Philosophic attempts have been made, and are still being made, to unify the apparently distinct but interacting things, life and mind on the one hand, and matter on the other: and these attempts may some day meet with success. But that point of view is beyond us at present. We have to take things as we find them; and what we find is that life and mind certainly interact with matter for a time, though what their ultimate nature may be we have hardly yet in science begun to consider. We have to leave those high gropings to philosophy and to religion. Such information as we can get on those topics is mainly limited to the intuitions of philosophers, poets, and saints. As men of science we have to take a prosaic view of existence, and study things one at a time by the method of abstraction; some attending mainly or solely to the material side, others attending to the mental and spiritual side; the two groups sometimes disputing among themselves as to the best way of expressing that mutual interaction between them which is a common experience of mankind.

Let us then see whether by contemplating separately the two aspects of the Universe, without dogmatism but merely with open minds, we can formulate any fundamental difference between the two aspects, in such a way as possibly to give us some faint idea of the meaning and purpose of the Whole.

Looking first at the material, or rather the physical, side of the world, we find not matter alone, but energy. The organisms that we see on the earth are composed of matter; but they have been built up by means of energy derived from the sun. All the parts of the physical aspect of things are mutually dependent, after the same sort of fashion as the animal and the vegetable are mutually dependent. The energy which has built up the organisms has been received in radiant form, that is to say by a process of radiation reaching the earth through empty space, that is through space devoid of matter; for between the sun and the earth there is nothing but what we call vacuum.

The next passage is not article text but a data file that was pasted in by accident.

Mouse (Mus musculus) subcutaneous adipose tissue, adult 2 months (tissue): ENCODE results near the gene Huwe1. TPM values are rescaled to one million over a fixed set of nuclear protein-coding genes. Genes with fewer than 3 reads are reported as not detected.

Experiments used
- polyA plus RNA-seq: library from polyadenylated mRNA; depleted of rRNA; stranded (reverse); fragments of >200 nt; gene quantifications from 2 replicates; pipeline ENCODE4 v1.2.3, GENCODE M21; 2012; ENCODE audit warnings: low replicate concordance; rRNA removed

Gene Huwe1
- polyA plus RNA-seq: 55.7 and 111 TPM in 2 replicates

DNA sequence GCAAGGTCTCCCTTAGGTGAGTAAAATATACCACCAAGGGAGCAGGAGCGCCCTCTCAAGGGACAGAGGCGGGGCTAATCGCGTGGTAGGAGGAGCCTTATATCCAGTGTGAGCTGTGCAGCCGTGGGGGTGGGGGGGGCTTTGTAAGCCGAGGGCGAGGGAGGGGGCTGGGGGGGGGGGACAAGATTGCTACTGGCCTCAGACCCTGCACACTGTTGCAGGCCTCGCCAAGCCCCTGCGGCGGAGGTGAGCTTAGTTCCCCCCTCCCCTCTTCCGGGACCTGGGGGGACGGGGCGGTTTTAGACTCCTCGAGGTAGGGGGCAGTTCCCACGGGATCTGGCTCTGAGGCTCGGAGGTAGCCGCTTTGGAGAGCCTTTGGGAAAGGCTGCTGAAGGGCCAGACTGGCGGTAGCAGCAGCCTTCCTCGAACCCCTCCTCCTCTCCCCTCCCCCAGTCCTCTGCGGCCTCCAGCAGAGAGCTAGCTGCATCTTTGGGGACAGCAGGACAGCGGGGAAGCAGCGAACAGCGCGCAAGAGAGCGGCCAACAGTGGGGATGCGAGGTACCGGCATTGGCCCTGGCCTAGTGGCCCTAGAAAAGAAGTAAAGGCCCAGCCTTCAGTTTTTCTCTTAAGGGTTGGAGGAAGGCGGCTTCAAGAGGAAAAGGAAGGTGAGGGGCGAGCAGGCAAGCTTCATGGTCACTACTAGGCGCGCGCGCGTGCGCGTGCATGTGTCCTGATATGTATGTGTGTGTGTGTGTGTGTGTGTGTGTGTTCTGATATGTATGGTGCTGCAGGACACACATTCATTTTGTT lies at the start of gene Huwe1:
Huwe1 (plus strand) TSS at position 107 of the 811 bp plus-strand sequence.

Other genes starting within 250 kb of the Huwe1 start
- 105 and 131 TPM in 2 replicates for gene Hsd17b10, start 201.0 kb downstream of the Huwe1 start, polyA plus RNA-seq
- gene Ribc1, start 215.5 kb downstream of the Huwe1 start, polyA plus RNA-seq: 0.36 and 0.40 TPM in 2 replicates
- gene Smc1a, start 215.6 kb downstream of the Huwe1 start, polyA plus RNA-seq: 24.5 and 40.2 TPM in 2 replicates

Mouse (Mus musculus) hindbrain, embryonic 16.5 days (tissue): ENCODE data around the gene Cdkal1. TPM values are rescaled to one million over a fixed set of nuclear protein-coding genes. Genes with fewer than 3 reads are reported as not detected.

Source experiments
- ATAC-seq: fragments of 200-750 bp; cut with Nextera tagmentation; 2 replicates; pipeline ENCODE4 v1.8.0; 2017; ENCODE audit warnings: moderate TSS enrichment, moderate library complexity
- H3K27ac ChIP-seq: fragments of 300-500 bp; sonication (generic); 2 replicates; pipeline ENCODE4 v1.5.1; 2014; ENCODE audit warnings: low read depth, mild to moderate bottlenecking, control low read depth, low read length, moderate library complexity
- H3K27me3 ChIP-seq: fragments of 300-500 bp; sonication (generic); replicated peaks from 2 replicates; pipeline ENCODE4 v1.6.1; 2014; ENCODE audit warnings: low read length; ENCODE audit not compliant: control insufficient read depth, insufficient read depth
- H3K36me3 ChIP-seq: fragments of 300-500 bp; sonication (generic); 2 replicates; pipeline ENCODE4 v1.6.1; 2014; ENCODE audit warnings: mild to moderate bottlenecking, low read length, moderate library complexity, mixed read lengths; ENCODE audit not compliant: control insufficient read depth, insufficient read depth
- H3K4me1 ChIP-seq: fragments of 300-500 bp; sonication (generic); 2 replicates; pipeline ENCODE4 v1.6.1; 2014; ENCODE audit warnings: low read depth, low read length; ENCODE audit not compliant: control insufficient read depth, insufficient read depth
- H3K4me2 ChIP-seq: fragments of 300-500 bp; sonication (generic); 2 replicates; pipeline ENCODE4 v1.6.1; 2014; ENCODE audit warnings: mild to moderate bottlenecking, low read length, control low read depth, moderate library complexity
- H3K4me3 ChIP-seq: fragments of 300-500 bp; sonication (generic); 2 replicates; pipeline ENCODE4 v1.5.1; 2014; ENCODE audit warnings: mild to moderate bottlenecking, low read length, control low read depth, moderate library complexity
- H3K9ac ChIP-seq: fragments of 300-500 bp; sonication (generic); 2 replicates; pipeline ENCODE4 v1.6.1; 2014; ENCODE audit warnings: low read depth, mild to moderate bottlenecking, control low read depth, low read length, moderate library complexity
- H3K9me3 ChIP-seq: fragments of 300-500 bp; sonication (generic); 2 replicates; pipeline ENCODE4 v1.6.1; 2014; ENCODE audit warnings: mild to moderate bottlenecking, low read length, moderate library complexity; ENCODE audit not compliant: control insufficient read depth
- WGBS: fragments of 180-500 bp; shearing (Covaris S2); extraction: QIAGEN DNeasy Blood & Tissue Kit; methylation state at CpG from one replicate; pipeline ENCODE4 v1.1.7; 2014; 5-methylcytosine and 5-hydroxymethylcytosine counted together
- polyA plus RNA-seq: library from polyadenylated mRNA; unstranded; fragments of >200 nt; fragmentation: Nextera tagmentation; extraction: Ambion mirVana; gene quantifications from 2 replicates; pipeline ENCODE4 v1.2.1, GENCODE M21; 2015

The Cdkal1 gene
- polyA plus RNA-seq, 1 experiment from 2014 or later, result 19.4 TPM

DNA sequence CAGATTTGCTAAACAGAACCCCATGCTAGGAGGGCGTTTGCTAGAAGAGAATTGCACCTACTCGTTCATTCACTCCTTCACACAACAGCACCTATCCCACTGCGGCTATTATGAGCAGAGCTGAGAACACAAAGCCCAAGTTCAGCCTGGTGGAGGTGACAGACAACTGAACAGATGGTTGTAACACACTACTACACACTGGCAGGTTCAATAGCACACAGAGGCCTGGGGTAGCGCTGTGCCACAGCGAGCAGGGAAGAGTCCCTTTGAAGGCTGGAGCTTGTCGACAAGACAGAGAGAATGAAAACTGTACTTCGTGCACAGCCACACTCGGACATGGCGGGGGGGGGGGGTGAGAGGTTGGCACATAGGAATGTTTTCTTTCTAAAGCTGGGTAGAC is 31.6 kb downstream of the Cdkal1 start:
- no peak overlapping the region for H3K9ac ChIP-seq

We have learnt, however, that radiation consists of waves or periodic disturbances, which travel at a definite and measurable pace. We have learnt also that they are not conveyed by matter; and hence we feel bound to suppose that they are conveyed by something else,—something which is coextensive with space, extending far beyond the sun, away without breach of continuity to the most distant visible star. For it is only through the revelation thus brought to us that we are aware of the enormous extent of the universe, an extent that to our ancestors would have seemed utterly incredible, and that excites the astonishment and veneration even of astronomers.

The substance, whatever it is, that conveys light, also transmits gravitation; and we experiment upon its other properties in the sciences of Electricity and Magnetism. What name we give to it is of no importance; some prefer to call it space, though it is certainly space endowed with physical properties; and some therefore prefer to call it ether. But whatever it be, it is something in which all the masses of matter are immersed, which, moreover, is continually reacting with them, and giving them their energy. Energy received by matter takes the form of locomotion: available energy in the ether takes the form of strain. And all the activities that we see around us are due to the interchange of these two forms of energy. There need be no waste or dissipation of energy, it is constant in quantity, but continually changing its form, passing from ether to matter, and back again. This may not be obvious, and I do not suppose it is obvious; but it is what a study of physics leads to, and may be accepted for the present as a statement of fact. Such a process, if conducted with perfect efficiency, that is without any waste, is called a reversible process; and a word must be said about this principle of reversibility.